“PM protects Christmas Day holiday” trumpets The Australian‘s front page, reporting that employees who refuse to work on key public
holidays such as Christmas Day and Anzac Day will be protected from the
sack under changes to the Howard Government’s industrial relations
reforms. The family-friendly concession comes as the
Government begins a push to secure parliamentary backing for its
industrial relations package in the next fortnight, before the
Christmas recess. Meanwhile, as church leaders and members from both sides of
Australian politics have called for the nation to stop and observe a
minute’s silence on Friday when convicted drug trafficker Nguyen Tuong
Van is due to be hanged, John Howard warned Singapore yesterday that
Australians’ anger would linger if Van was executed.

But the SMH
leads with the story that the Prime Minister will attend the PM’s XI
cricket match
on Friday, the day of Nguyen’s scheduled
execution – and he believes Australians will understand his decision.
Mr Howard says he has a duty to attend the game in Canberra,
and it’s not his decision to schedule the hanging on that day. And more
revelations about the Michelle Leslie
case have come to light this morning, with her Sydney lawyer, Ross
Hill, conceding that more than $130,000 sent by wealthy friends to
figures in Jakarta
to help free her had disappeared and was rumoured to
have been used for bribes. Hill said he had sacked two men from
Jakarta, and several
associated lawyers, after he took control of the case about three
weeks after Leslie was arrested with two ecstasy tablets in
Bali.

The Daily Telegraph
reports that the mother of Nguyen Tuong Van has begged Singaporean authorities to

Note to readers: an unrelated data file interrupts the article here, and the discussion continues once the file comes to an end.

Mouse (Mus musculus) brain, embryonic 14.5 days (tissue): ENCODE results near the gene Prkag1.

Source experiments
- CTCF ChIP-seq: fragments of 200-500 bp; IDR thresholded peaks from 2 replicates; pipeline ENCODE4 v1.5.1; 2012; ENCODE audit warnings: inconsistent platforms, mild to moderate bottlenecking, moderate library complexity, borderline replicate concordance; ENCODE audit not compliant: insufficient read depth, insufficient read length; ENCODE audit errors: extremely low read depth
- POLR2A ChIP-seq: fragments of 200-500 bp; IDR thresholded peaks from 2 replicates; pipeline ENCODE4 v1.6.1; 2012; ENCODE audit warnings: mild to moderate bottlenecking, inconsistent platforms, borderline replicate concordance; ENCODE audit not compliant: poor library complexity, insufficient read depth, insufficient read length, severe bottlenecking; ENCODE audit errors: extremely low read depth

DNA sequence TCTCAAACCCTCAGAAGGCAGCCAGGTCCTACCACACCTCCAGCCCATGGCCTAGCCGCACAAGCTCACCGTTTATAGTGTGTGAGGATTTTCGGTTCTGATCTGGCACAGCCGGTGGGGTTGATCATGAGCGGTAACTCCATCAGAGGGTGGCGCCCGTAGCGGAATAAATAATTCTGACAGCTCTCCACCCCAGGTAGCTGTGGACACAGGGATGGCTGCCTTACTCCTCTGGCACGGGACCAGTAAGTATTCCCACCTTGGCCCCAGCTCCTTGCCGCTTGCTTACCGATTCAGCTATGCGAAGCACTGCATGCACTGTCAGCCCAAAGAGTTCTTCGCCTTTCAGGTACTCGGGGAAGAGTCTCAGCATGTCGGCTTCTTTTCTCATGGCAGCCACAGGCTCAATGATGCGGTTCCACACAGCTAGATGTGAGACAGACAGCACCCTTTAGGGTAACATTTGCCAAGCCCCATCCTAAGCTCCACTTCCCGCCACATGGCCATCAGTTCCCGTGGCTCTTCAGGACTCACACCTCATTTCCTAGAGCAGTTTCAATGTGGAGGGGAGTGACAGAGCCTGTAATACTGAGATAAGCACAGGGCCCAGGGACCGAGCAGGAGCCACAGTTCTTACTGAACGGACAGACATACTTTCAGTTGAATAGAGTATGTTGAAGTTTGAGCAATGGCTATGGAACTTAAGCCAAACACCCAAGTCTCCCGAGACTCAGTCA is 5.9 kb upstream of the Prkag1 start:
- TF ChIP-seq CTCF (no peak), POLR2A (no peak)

allow her to hug her son one last time. Foreign Minister Alexander Downer yesterday backed Kim Nguyen’s plea,
asking the Singaporean Government to relax their prison protocol so Mrs
Nguyen can physically touch her son before he is hanged at 6am on
Friday. Mrs Nguyen has so far only been allowed one-hour daily visits
with her son but in this final week she will be able to stay with him
between 9am and 5pm each day. The paper also reports that the NSW Liberal Party has
been “plunged into open warfare” after losing the blue-ribbon seat of
Pittwater in one of the largest swings against a party
in political history. The parliamentary wing and the party organisation spent yesterday
brawling over the loss of the jewel of NSW seats – vacated by former
leader John Brogden – and what was once thought “impenetrable Liberal
heartland.”

The Age, like The Oz,
runs with a front page photo of the two Melbourne friends of Nguyen,
Brownyn Lew and Kelly Ng, who have arrived in Singapore to say goodbye
to their friend. After leading a “passionate campaign to save his
life,” the paper reports that Ng and Lew realise that only a miracle
can save
convicted drug smuggler Nguyen from the hangman. With his mother, Kim
and brother Khoa, Ms Ng and Ms Lew
will be among the last people to see Nguyen alive. And in local news, the Royal Children’s Hospital will be rebuilt in Parkville, in a
controversial move critics say will not be in the best interests of
patients, their families or the sensitive environment of Royal
Park. After a search across Melbourne for